by Ray Paige, Trail Steward, Lewis & Clark/Helena National Forest

This seasonal temporary work as a trail steward begins about June 1st and extends through the end of the general big game hunting season. Most visits to USDA Forest and BLM lands allows the steward to visit and educate public land visitors and recreationists.

As an Off Highway Vehicle (OHV) Steward for the Forest Service, I dress in full uniform, depending on the intended task for the day. A Forest Service vehicle is loaded with the supplies needed to complete the daily tasks. These tasks include a wide range of duties ranging from: sign installation and repair, brushing trails, posting maps at portals, picking up garbage, noxious weed control, chainsaw work and providing individuals with maps for the areas they are visiting.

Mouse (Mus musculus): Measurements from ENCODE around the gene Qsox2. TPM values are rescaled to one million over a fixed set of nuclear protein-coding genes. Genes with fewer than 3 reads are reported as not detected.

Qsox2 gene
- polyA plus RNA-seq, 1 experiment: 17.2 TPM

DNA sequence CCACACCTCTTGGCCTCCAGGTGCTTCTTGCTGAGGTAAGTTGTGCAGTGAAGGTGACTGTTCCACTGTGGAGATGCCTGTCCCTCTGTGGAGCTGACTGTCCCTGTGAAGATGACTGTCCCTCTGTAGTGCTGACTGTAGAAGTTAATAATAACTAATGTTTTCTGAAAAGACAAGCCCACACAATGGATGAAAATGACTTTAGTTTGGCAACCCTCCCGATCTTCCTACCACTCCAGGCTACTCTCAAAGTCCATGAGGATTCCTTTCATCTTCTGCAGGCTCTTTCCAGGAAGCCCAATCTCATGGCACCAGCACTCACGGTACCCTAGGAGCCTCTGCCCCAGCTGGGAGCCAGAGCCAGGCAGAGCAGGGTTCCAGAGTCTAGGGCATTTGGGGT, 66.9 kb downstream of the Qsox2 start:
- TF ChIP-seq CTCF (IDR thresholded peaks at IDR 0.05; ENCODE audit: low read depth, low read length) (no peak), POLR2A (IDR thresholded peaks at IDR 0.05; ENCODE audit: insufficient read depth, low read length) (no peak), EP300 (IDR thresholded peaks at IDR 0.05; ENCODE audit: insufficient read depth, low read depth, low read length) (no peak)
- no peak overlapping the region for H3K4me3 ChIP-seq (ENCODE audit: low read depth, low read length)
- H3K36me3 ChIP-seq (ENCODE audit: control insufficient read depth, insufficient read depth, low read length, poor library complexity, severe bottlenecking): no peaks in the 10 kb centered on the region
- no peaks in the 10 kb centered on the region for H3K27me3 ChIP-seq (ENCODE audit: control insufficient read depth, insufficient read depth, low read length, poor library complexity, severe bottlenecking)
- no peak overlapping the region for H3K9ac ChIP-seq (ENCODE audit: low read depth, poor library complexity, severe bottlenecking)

Roughly 60% of an OHV steward’s duties are education, 30% are route maintenance and 10% are enforcement. Fish, Wildlife & Parks’ OHV grant program which funds this position sets these guidelines.

The presence of the OHV steward in the field provides an opportunity for users to learn about regulations, receive directions to various routes, learn camping locations and learn which areas are non-motorized. A new area of concern is the type of motorized vehicle and where they are allowed. Keep in mind the 50-inch width restriction on trails. Users should check with local Forest Service and/or BLM offices to learn the regulations for the area they intend to visit.

A day in the life of an OHV steward may have a tremendous effect on the knowledge of OHV recreationists and other users, the enhancement of safe maintained trails, and the prevention of damage of public lands, and the continued future of OHV recreation. The report of a single abuse can prevent years of healing of a mud bog, destroyed by a single abuser.